Europe’s Journal of Psychology EJOP: Professor Rogoff, your w ork over the past decades has dealt extensiv ely w ith the intersections betw een culture and dev elopment, at a time w hen more mainstream approaches w ere focused on intra-psychological aspects. What made you interested in studying the cultural aspects of grow ing up in different human communities? Prof. Rogoff: While I w as a grad student studying cognitiv e dev elopment, I had the opportunity to w ork and liv e in a Mayan community in Guatemala, thanks to Professors Jerome Kagan, Beatrice Whiting, Shep White, and Ben and Lois Paul. I w as interested in how Mayan children learned many complex skills, such as w eav ing intricate fabrics. I w as puzzled w hen I asked mothers how they taught their daughters to w eav e and they responded that they did not teach the girls; the girls simply learned. This w ent against my assumptions (perhaps deriv ed from hav ing spent 19 years in school) that children learn by being taught. So I asked more questions and w atched, and ov er the interv ening three decades, I learned that the children learn through observ ing keenly and contributing to ongoing endeav ors, w ith the support of their families. So, the children are not “taught” lessons like in many schools, w ith exercises and lengthy explanations out of the context of productiv e inv olvement. At the same time, they do not simply “discov er” how to weav e and to carry out other complex activ ities. Rather, they attentiv ely engage in the activ ities of their community, together w ith the people around them, w ho prov ide access to observ e, show children how to contribute, support children’s efforts, and prov ide pointers for improv ement.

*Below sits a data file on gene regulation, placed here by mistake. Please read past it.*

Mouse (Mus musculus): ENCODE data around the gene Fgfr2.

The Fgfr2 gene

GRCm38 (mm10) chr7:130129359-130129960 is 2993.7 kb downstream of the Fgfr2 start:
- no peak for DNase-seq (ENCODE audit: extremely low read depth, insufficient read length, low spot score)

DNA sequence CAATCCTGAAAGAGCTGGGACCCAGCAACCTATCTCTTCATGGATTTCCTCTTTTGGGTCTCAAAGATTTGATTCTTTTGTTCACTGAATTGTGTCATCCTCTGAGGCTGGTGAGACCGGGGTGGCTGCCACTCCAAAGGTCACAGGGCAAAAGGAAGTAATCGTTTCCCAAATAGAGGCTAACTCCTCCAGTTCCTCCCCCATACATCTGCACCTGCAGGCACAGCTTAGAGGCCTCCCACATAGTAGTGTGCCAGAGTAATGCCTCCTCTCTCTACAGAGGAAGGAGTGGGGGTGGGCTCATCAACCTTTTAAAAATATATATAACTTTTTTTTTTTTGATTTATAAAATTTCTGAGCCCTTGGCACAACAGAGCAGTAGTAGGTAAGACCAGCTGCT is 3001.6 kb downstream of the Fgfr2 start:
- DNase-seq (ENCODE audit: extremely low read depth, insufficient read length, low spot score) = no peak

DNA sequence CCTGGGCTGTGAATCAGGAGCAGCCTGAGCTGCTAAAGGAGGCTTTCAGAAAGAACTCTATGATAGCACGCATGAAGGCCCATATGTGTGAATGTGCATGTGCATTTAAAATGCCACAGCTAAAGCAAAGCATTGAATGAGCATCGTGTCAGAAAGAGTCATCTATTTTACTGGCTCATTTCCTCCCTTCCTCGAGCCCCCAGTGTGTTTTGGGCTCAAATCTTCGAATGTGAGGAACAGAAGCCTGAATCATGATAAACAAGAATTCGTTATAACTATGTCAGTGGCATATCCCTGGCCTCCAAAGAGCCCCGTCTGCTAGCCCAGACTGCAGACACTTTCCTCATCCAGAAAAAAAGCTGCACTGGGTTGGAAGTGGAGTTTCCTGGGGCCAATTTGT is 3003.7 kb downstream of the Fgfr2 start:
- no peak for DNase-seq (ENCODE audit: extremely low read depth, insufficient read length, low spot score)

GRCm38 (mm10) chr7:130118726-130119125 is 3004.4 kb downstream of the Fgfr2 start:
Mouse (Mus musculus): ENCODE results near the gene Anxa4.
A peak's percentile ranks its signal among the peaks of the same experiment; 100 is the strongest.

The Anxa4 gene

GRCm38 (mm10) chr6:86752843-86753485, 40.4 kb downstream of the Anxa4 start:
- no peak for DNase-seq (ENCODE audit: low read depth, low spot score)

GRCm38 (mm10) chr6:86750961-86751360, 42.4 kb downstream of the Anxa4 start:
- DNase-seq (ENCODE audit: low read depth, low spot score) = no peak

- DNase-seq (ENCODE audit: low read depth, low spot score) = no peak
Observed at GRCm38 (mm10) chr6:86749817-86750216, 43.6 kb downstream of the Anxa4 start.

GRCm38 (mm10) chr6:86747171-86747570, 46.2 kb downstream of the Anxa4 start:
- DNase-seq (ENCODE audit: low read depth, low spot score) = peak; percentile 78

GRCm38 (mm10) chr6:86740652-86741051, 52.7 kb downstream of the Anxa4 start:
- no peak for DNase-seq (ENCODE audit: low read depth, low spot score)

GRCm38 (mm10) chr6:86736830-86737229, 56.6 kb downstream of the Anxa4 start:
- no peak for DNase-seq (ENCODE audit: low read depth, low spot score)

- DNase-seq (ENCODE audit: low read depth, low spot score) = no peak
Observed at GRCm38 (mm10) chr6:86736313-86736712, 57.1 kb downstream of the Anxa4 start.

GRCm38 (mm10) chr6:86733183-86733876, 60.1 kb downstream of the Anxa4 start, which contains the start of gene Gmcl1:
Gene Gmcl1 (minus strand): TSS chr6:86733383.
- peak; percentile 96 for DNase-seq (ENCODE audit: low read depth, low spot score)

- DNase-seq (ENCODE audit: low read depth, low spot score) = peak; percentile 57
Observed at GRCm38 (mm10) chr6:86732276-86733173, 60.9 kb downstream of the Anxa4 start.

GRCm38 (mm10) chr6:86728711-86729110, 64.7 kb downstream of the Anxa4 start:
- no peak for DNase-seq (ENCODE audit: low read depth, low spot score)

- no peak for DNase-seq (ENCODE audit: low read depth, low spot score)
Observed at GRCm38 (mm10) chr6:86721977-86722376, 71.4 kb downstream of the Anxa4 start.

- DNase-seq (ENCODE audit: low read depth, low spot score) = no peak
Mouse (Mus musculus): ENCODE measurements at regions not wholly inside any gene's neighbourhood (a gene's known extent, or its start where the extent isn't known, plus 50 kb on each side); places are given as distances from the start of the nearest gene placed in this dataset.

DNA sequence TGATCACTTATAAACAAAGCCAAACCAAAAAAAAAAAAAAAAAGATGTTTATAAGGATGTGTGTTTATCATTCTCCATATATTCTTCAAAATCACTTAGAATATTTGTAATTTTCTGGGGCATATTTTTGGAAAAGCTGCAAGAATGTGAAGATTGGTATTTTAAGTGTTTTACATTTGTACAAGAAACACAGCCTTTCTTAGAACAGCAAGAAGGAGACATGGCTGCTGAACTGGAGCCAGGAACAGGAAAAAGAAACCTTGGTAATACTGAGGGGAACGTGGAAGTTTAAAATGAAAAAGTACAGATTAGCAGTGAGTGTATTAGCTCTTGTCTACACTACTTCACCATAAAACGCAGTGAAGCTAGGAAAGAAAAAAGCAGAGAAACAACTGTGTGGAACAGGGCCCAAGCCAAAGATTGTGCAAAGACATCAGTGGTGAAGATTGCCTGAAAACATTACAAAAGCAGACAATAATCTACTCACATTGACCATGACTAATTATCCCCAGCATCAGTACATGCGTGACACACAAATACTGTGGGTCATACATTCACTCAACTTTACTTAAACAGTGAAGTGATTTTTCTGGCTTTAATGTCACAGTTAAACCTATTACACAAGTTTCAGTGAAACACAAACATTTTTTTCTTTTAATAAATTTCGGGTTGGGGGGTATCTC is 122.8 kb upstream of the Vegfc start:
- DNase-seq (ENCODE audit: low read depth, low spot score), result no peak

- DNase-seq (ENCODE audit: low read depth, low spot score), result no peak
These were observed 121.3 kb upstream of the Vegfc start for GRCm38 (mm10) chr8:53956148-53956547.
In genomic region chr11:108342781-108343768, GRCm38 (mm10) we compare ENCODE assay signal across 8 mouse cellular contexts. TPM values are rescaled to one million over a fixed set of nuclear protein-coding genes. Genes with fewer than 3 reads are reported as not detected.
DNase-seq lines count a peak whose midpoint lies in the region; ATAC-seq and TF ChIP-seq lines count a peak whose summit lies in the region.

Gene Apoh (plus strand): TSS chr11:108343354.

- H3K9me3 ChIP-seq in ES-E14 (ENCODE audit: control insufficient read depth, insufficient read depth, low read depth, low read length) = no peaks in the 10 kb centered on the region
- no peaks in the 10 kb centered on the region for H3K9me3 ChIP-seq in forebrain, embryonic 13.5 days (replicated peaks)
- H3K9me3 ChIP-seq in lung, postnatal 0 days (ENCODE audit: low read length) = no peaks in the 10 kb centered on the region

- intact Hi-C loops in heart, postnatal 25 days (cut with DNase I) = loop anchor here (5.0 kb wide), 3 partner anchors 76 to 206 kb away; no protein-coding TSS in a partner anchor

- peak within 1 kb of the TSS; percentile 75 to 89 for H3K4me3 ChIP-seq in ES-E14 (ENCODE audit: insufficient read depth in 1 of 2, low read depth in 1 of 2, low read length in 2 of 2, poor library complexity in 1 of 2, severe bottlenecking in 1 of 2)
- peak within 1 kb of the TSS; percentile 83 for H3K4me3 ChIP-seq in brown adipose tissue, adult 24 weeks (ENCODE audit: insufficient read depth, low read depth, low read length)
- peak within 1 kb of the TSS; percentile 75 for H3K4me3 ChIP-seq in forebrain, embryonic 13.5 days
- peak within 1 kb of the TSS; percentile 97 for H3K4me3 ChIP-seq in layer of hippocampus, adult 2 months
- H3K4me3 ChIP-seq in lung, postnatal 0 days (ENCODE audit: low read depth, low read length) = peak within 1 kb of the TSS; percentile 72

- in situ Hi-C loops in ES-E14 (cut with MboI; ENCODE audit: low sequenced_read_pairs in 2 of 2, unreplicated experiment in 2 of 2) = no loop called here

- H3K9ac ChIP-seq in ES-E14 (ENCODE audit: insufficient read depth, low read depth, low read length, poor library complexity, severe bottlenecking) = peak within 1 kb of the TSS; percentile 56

interpersonal, and cultural/community aspects are all crucial. EJOP: Today there is grow ing interest in culture and how it impacts human life, both in psychology and related disciplines. What w ould you say w e learned and w hat we still need to learn about “dev elopment in (cultural) context”? Prof. Rogoff: What w e hav e learned about “dev elopment in cultural context” is the theme of my book The Cultural Nature of Human Development (Oxford Univ ersity Press, 2003). I n brief, w e know that culture matters, and w e hav e some ideas of how culture matters. For example, one w ay that culture matters is that cultural communities prov ide opportunities and constraints in w hat settings children frequent — in some communities, children are included in most ev ents and activ ities; in some other communities, children spend most of their day segregated from the broader community in settings designed to keep them separate (such as many daycare 409